Criteria for Ascertaining the Existence of Host Races

  • Jaenike J
  • 23


    Mendeley users who have this article in their library.
  • N/A


    Citations of this article.


Defs. of host races: Bush (1969:237): "a population of a species living on and showing preference for a host which is different from the host or hosts of other populations of the same species"; but no restriction of gene flow. So Mayr (1970: 414): for host (=biological) races: "noninterbreeding sympatric populations that differ in biological characteristics but not, or scarcely, in morphology. Supposedly prevented from interbreeding by preference for different food plants or other hosts." Addition by Jaenike: host races rather than host-associated sibling species "if gene flow among two or more populations were restricted solely or primarily because of differential host preference ..." "... if this basis for reproductive isolation were not present, host races would fuse into a single panmictic population, whereas sibling species would maintain their separate identities." HA HA; so host races are sibling species because of host choice. Conditions for populations to be host races: 1) Sympatric; 2) Significant genetic differences between them => gene flow not extensive; 3) Genetic difference in (2) must not be directly related to host selection; 4) Genetic difference in (2) not solely a result of selection acting on current generation; 5) If feasible, confinement on a single host, differences should slowly disappear, HW established, linkage disequilibria declines, for polygenic traits bimodal distributions become unimodal. Rhagoletis pomonella: rejected as host race on grounds of lack of genetic differentiation; all differences could be environmental. Laspeyresia pomonella, walnut, apple, plum races do differ genetically in diapause induction and termination, but are not microsympatric, and the sp. has limited dispersal. Neodiprion abietis much better. Sympatric, differences in survival, host preference, development time; F1 and F2 crosses are fertile, but it is not known whether there is any other hybrid breakdown. Various tree-feeding moths and drosophilids do not differ at allozymes, suggesting high rates of gene flow. Only in Alsophila pometaria is there evidence of genetic differences, and in this species the parthenogenesis maintains the genetic dfferences rather than the host choice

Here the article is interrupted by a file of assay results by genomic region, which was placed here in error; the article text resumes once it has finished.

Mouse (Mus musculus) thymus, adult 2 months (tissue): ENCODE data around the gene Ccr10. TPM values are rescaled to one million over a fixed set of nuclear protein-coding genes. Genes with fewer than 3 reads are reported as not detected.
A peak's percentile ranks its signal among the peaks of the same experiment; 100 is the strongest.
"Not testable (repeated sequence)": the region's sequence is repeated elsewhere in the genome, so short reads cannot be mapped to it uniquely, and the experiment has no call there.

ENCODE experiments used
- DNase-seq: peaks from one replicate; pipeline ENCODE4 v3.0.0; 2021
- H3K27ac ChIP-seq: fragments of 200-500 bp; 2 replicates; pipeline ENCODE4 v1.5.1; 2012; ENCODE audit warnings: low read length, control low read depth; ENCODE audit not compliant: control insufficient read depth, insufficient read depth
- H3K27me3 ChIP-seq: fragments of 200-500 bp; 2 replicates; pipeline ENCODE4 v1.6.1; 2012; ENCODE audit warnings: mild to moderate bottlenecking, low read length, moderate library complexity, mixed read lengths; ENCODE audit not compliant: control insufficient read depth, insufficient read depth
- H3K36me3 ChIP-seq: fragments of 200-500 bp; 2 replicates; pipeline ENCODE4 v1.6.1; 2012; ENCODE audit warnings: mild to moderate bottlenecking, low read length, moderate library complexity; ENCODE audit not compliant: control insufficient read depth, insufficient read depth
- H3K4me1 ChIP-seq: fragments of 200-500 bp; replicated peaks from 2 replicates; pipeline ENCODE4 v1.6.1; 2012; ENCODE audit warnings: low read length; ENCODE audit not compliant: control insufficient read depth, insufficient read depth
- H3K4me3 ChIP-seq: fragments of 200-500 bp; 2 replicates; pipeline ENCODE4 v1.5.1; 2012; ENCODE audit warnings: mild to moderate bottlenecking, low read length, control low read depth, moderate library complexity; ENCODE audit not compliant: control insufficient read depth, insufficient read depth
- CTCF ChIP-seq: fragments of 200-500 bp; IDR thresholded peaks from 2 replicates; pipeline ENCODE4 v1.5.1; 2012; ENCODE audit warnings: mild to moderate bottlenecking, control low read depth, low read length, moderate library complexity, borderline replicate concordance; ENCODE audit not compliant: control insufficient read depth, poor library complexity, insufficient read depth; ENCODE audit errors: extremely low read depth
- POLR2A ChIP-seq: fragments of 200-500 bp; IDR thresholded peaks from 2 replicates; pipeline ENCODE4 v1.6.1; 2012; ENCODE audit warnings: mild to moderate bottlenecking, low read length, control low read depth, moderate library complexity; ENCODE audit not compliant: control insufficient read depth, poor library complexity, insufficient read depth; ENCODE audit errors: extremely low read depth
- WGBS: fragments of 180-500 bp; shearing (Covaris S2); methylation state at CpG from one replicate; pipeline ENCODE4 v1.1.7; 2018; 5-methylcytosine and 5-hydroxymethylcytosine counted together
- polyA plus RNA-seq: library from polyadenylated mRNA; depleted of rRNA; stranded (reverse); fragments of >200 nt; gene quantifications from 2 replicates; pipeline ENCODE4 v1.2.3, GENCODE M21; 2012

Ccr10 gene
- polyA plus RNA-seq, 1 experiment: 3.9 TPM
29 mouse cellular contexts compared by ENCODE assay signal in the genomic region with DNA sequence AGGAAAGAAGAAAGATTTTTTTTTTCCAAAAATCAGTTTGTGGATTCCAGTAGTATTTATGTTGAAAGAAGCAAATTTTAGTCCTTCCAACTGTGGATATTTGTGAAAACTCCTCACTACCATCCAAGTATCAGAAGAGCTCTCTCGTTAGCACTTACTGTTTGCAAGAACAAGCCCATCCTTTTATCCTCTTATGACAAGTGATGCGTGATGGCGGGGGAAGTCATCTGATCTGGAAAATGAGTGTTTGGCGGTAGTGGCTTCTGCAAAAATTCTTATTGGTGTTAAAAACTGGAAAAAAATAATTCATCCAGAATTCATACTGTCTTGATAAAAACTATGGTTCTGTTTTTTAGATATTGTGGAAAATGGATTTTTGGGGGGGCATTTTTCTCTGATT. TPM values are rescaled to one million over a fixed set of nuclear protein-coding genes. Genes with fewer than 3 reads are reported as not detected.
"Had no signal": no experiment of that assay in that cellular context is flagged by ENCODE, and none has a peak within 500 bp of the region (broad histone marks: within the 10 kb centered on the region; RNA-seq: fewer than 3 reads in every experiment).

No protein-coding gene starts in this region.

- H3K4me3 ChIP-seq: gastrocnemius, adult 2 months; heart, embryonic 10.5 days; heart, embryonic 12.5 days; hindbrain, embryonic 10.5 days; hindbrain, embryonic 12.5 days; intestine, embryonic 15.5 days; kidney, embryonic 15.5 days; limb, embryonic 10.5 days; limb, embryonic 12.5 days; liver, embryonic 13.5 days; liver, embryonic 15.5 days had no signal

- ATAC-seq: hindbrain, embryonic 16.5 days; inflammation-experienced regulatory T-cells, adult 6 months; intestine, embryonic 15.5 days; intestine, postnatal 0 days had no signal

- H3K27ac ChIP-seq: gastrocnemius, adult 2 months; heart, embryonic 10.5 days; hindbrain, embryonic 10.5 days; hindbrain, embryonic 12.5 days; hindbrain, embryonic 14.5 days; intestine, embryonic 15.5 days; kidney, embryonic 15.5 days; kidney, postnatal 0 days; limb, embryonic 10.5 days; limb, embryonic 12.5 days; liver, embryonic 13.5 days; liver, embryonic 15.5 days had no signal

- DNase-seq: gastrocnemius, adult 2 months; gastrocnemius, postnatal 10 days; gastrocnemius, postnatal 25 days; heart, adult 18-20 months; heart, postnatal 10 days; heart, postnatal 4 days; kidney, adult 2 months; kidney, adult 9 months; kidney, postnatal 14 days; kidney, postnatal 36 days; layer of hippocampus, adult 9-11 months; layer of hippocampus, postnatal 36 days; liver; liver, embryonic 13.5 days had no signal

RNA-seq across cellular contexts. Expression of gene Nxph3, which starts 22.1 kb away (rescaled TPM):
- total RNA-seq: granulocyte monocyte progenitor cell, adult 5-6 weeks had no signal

Get free article suggestions today

Mendeley saves you time finding and organizing research

Sign up here
Already have an account ?Sign in

Find this document


  • John Jaenike

Cite this document

Choose a citation style from the tabs below

Save time finding and organizing research with Mendeley

Sign up for free